The way the fashion industry works, the shows you see now determine what you will be wearing in nine months; however, the way it also works is that a few weeks afterwards it already seems old hat. This was especially true last Fall/Winter-the economy was crap, and fashion responded accordingly. Like a petulant child, it erupted into strong shoulders and neon, kicking and screaming for attention. Everybody was depressed, the recession had just made itself comfortable, and apparently we needed bright, bold, and ballsy to dredge ourselves out of our rut. But that was a year ago, and as I sat waiting for the Mackage show to start at this years Fall/WInter shows at Mercedes Benz Fashion Week, I was a little anxious to see if that same child had grown up as we all had.
And lo, she had! In fact, growing up is an extremely apt analogy for the apparent transition in style that occurred between this Fall/Winter and the last. This first show of the season set the mood for the rest of the week- our girl hadn’t lost any of her edge, but it had in fact returned in spades. The maturity was apparent in the earthy color palette, the restraint, the proportions. A slightly grimy 90’s sensibility worked its way into many collections, something halfway between 90210 and Seattle Motor City- not quite Kurt Cobain, but not quite Tori Spelling either. Shoulders remained broad, waists had cinched in; leather, fur, and shearling ran thick and viscous; neckties and bobby socks pulled the ribbon a little tighter around the package, but the look still screamed irreverence. Later that day, Alexander Wang upped the 90’s ante with cleverly cropped and pinstriped suit pieces- paired with pleated skirts, they took on a distinct “debutante headmistress” air; paired with oversized yellow and carbon cardigans, they were directly out of “The Craft”.**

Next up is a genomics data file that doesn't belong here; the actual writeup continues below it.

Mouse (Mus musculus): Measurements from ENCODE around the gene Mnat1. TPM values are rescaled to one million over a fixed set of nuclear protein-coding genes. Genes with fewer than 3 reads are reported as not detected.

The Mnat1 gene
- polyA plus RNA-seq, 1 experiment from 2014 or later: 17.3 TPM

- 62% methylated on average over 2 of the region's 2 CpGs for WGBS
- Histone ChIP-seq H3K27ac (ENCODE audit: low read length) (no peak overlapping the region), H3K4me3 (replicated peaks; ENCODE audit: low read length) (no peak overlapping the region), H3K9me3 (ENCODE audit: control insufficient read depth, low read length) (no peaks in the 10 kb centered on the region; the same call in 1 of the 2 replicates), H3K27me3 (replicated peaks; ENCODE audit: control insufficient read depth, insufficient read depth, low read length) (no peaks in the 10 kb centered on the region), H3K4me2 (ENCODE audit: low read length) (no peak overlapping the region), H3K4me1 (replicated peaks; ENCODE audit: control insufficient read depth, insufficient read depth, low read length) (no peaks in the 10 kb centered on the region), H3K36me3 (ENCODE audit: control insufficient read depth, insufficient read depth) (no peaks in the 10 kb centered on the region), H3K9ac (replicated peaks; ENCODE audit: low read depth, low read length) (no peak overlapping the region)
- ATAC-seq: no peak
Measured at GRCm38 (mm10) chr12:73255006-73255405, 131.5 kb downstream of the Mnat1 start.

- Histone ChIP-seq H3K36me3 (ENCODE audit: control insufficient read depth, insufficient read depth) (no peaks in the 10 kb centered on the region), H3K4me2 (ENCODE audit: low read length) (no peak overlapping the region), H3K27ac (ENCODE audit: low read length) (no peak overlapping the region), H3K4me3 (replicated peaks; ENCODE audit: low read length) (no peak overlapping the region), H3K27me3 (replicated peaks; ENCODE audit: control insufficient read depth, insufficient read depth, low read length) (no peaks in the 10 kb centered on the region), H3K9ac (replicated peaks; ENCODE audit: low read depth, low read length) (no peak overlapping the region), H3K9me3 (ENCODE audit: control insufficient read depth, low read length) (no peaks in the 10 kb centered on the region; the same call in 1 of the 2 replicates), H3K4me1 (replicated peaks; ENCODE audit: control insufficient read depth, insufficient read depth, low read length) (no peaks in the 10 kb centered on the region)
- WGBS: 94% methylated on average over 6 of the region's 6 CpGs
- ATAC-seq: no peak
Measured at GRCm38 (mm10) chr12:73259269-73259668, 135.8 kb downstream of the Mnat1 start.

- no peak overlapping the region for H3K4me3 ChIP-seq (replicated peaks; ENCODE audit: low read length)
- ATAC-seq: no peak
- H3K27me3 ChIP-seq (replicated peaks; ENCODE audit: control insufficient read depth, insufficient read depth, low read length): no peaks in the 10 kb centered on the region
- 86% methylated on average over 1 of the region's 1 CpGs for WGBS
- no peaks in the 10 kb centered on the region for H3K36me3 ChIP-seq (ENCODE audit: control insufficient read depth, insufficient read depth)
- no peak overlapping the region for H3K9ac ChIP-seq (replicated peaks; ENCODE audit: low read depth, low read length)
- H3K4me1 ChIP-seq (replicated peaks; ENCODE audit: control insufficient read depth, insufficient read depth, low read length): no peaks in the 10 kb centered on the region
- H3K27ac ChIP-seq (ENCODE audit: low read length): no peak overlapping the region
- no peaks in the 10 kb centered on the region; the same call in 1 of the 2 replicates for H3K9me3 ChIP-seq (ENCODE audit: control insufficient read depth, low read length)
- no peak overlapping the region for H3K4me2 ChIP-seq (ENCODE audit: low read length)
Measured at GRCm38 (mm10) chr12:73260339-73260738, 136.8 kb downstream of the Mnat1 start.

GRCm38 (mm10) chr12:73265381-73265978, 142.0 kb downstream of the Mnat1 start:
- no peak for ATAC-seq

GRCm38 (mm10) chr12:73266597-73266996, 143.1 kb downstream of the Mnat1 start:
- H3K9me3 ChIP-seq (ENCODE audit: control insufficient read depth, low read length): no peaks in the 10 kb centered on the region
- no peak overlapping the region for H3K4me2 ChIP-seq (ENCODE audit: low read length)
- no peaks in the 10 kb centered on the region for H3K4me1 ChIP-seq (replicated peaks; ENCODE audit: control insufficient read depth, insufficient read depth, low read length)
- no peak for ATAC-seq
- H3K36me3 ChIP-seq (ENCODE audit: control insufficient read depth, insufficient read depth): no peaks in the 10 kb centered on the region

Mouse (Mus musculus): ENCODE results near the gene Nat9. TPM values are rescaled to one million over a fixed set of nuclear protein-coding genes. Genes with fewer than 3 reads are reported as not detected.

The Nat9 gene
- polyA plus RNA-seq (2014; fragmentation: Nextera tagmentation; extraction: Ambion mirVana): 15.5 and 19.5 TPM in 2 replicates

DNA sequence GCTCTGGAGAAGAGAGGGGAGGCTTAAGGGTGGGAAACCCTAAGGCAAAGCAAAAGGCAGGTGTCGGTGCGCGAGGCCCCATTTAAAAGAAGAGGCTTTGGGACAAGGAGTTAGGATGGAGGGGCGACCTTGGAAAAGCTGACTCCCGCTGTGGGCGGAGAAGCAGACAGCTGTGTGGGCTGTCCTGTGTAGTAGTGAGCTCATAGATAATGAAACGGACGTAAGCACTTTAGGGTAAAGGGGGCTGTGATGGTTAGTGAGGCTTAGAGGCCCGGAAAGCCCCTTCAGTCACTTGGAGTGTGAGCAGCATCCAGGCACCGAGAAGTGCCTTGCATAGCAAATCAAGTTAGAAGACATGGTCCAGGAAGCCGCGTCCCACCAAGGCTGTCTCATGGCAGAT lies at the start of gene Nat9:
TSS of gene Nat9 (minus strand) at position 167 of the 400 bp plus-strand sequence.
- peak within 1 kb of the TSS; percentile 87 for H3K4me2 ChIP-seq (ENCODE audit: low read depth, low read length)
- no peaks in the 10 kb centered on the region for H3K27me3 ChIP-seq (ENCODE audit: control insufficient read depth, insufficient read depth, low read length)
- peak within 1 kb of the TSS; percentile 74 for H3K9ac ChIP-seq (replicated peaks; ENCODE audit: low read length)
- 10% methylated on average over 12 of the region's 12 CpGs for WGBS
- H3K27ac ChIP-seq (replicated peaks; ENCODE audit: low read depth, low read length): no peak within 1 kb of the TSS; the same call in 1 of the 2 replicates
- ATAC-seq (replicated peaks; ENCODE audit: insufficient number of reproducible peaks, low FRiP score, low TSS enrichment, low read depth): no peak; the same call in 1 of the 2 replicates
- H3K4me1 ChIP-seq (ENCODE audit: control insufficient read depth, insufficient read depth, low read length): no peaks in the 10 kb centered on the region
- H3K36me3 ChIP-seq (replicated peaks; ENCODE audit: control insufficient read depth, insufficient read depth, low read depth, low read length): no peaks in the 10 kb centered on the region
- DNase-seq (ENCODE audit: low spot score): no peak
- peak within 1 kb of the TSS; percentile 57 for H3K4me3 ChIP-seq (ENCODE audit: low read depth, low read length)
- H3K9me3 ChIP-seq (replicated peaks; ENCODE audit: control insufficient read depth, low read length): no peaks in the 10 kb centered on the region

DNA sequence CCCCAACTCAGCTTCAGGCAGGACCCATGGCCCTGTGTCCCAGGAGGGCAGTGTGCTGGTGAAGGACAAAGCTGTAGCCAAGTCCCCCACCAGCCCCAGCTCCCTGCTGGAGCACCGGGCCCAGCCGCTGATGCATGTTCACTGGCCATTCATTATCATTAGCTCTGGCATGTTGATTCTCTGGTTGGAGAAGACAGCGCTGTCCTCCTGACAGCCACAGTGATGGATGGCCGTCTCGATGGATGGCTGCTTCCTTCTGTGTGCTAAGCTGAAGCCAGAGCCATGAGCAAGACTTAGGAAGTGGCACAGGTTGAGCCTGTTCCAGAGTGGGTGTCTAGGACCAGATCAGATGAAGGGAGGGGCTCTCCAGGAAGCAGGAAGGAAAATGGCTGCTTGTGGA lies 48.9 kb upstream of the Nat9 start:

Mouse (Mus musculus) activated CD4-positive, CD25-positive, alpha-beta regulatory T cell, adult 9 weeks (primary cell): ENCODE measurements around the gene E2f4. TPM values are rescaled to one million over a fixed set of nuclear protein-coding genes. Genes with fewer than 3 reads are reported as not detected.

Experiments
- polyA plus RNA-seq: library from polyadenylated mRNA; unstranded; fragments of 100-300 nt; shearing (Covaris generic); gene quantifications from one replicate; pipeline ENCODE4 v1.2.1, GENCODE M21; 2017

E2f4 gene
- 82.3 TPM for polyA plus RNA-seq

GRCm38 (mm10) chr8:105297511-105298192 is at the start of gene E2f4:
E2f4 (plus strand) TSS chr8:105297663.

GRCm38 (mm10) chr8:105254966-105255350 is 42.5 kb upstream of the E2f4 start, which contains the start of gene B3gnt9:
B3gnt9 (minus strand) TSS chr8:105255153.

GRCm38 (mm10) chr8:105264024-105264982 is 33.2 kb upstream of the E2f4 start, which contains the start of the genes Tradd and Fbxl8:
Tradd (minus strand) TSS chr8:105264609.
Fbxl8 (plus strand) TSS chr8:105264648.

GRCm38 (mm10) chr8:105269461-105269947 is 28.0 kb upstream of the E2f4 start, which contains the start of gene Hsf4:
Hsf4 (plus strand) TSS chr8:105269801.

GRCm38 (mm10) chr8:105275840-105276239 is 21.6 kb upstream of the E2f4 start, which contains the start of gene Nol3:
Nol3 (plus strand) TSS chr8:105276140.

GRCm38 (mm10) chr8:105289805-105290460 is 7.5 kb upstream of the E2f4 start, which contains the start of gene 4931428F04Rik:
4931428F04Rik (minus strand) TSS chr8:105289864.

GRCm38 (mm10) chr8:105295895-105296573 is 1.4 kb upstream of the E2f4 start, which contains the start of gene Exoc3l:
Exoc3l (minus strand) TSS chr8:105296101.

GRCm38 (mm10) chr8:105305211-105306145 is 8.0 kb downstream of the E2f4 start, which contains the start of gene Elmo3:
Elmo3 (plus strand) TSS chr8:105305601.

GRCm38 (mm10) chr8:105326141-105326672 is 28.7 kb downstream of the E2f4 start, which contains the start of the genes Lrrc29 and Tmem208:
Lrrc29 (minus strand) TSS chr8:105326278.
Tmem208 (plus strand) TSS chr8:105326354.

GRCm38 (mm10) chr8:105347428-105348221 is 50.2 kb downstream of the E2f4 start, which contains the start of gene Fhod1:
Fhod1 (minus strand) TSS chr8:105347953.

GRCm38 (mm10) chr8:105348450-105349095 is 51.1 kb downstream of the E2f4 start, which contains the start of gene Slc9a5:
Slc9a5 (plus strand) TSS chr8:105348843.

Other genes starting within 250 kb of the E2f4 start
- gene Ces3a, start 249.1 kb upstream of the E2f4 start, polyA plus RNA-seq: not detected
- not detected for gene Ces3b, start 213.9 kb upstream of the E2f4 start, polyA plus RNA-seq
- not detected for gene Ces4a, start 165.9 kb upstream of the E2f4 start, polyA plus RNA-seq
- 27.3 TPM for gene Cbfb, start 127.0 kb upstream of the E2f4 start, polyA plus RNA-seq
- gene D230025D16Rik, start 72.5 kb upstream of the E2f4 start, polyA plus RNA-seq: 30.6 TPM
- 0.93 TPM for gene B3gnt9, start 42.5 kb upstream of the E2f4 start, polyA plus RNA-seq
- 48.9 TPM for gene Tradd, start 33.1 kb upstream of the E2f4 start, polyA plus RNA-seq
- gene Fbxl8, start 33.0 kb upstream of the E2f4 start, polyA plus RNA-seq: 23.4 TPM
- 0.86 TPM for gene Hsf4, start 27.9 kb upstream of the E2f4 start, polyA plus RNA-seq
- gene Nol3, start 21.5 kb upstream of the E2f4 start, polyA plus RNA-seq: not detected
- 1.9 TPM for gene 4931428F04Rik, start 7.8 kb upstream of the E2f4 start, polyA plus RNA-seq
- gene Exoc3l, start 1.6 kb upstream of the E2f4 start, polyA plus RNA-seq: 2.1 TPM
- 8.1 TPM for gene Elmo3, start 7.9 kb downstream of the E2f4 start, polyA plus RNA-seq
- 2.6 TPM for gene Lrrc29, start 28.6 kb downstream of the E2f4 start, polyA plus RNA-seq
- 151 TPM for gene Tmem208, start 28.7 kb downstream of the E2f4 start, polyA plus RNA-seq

A few days later, at the Catherine Malandrino presentation, the scream made a smooth transition into a primal roar; full of traditional luxury, and fringed with irreverent, primordial instinct. Malandrino imbued her collection for fall with an intelligently primitive sensibility, opting for sculpted yet body enveloping silhouettes for cold, winter nights (theoretically spent hunched over a fire, but in reality hunched over a lighter outside of Polar Lounge). Animal prints and crude leather accessories surfaced, but they were the exception and not the rule this season. The urban tribal trend was most apparent here, but it quickly arose in the collections of multiple designers in decidedly tamer manifestations.
Last Spring/Summer, obnoxious cobalt blues and hazard yellows streaked the streets like paint- a sign of things to come. The economy turned like convenience store milk soon afterwards and all of a sudden fashion decided it hadn’t made enough of a spectacle of itself- that’s about when it began crying Balmain power-shoulders and Stephen Sprouse neons. This season celebrates maturity- silhouettes are evolving and adopting newly understated palettes.
Designers are steering away from glitzy excess and interpreting this shift one of two ways- either celebrate the beast within and go back to basics, or hike up their brown leather jumpers and bobby socks in rebellion against the despotic headmistress. There was excitement everywhere, but in a way different from people’s frenetic reactions of a year ago; rather, the fact that this was all so wearable and practical by comparison generated the most buzz- decidedly not old hat.
Post by Nicolas Sera-Leyva
**- for more on this, read this awesome piece from Fashion Grunge.